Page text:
I try on a personal level to promote diverse books, and I would love the opportunity to work towards the goals of the #WeNeedDiverseBooks movement in the further stages of my career.
Has being involved in publishing changed how you read books for pleasure?
I read far, far more now than I did before. Of course, this is partly because I’m no longer an English literature student! I’m more likely to be aware of the current big releases, which doesn’t always lead to me reading them (you should see the length of these reservation queues) but means I know what issues well, what’s got everybody talking. Surprisingly, I think I buy more books than I used to. I suppose I’m constantly engaged with them.
What advice do you have for anyone looking to work in a library?
Remember that it’s as much about the people as it is the books, if not more. You won’t actually have any time to sit around reading!
See if your local library is taking on volunteers. A lot of libraries are volunteer-run now, so if you volunteer you’ll be getting valuable experience at the same time as helping keep a resource open for your community.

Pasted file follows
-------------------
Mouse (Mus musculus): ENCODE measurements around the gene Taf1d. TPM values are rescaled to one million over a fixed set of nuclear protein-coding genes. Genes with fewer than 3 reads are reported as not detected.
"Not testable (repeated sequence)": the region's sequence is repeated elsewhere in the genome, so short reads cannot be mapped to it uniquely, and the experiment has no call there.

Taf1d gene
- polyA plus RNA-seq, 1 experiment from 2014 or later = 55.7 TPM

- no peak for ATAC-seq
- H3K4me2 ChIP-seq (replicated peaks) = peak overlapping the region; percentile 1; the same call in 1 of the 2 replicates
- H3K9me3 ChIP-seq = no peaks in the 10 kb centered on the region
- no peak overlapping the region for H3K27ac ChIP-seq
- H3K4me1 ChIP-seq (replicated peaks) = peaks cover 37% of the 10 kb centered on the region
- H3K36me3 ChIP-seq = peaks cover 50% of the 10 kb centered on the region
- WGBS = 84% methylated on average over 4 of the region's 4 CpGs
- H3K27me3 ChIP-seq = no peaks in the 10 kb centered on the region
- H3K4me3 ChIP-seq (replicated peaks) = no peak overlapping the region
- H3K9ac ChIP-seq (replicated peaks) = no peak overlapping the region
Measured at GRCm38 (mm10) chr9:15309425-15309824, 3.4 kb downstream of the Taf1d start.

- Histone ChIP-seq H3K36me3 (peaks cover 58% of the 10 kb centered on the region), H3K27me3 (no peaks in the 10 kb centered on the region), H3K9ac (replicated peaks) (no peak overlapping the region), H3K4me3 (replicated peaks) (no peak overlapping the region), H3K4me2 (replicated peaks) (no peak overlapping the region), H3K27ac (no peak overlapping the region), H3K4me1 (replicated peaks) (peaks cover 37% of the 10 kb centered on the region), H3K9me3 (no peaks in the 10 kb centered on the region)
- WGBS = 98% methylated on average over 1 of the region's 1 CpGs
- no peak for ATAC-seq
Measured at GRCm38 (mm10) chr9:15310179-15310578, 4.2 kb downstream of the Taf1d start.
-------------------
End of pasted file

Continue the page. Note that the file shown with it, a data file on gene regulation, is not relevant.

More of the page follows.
There are courses offered at universities across the country in Library Studies, at undergraduate and postgraduate level, which are worth considering if you want to be a qualified librarian. CILIP (Charted Institute of Library and Information Professionals) has a thorough jobs and careers section on its website, with a list of accredited qualifications.
What are your favourite children’s books now and from your childhood?
Susan Cooper’s The Dark is Rising sequence is close to my heart, a magisterial and beautiful fantasy series that I always, always return to. Harry Potter and His Dark Materials are no-brainers, and Animorphs is also very important. I’ve somehow become entangled in UKYA, and read a lot of fantastic books-for-teens which are just plain fantastic books, like The Accident Season and Only Ever Yours.
Sarah Barnard is a writer and library assistant who lives about as far away from the sea as it’s possible to get in the United Kingdom. When she’s not reading, she likes to gaze adoringly at her succulent plants or practise the ten or so ukulele chords she knows.
You can follow her on twitter @slouisebarnard
Occasionally she even writes for her blog: Sarah Likes Books
Tickets for YA Shot will be on sale from August 19th at 4pm here for £20 (adults) and £15 (students) or £30 for a family ticket. All proceeds will go to YA Shot and its Year-Long Legacy Programme, which will provide the Borough’s libraries with free events like writing workshops or author talks for disadvantaged schools in the area.